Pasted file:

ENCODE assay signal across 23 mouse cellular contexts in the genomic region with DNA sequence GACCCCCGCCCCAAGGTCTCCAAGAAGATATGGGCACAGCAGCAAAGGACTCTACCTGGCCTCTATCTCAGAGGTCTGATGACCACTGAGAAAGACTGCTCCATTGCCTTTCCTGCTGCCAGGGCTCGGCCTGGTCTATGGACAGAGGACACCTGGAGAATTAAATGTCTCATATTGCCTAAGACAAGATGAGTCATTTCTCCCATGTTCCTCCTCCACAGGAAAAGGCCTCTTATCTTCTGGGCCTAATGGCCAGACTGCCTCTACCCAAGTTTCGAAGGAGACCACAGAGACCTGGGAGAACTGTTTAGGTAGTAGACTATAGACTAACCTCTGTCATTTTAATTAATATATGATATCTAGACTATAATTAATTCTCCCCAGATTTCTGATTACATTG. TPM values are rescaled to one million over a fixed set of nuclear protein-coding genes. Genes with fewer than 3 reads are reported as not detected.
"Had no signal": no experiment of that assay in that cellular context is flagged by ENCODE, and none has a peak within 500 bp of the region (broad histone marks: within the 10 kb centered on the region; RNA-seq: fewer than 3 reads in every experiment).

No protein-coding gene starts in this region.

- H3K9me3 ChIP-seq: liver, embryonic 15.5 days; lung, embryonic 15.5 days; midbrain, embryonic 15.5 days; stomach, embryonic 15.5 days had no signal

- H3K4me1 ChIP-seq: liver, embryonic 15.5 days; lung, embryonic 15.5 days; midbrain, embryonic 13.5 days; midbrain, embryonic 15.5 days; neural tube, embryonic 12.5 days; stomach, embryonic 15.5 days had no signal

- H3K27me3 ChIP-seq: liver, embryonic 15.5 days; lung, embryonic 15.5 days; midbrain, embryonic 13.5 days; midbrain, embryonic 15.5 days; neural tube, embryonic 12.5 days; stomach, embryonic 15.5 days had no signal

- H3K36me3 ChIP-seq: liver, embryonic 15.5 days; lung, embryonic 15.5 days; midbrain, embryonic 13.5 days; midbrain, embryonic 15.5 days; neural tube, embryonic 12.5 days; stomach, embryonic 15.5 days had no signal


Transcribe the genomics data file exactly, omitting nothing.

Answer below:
ENCODE assay signal across 23 mouse cellular contexts in the genomic region with DNA sequence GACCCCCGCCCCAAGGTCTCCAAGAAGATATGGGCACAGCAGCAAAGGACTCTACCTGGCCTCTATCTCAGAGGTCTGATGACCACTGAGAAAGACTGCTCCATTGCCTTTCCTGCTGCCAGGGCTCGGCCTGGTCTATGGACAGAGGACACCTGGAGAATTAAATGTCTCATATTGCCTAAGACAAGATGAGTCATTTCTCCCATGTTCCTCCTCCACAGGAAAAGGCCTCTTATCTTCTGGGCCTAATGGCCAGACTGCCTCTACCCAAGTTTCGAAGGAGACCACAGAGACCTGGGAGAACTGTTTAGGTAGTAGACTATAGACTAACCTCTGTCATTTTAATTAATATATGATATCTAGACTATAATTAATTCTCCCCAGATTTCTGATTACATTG. TPM values are rescaled to one million over a fixed set of nuclear protein-coding genes. Genes with fewer than 3 reads are reported as not detected.
"Had no signal": no experiment of that assay in that cellular context is flagged by ENCODE, and none has a peak within 500 bp of the region (broad histone marks: within the 10 kb centered on the region; RNA-seq: fewer than 3 reads in every experiment).

No protein-coding gene starts in this region.

- H3K9me3 ChIP-seq: liver, embryonic 15.5 days; lung, embryonic 15.5 days; midbrain, embryonic 15.5 days; stomach, embryonic 15.5 days had no signal

- H3K4me1 ChIP-seq: liver, embryonic 15.5 days; lung, embryonic 15.5 days; midbrain, embryonic 13.5 days; midbrain, embryonic 15.5 days; neural tube, embryonic 12.5 days; stomach, embryonic 15.5 days had no signal

- H3K27me3 ChIP-seq: liver, embryonic 15.5 days; lung, embryonic 15.5 days; midbrain, embryonic 13.5 days; midbrain, embryonic 15.5 days; neural tube, embryonic 12.5 days; stomach, embryonic 15.5 days had no signal

- H3K36me3 ChIP-seq: liver, embryonic 15.5 days; lung, embryonic 15.5 days; midbrain, embryonic 13.5 days; midbrain, embryonic 15.5 days; neural tube, embryonic 12.5 days; stomach, embryonic 15.5 days had no signal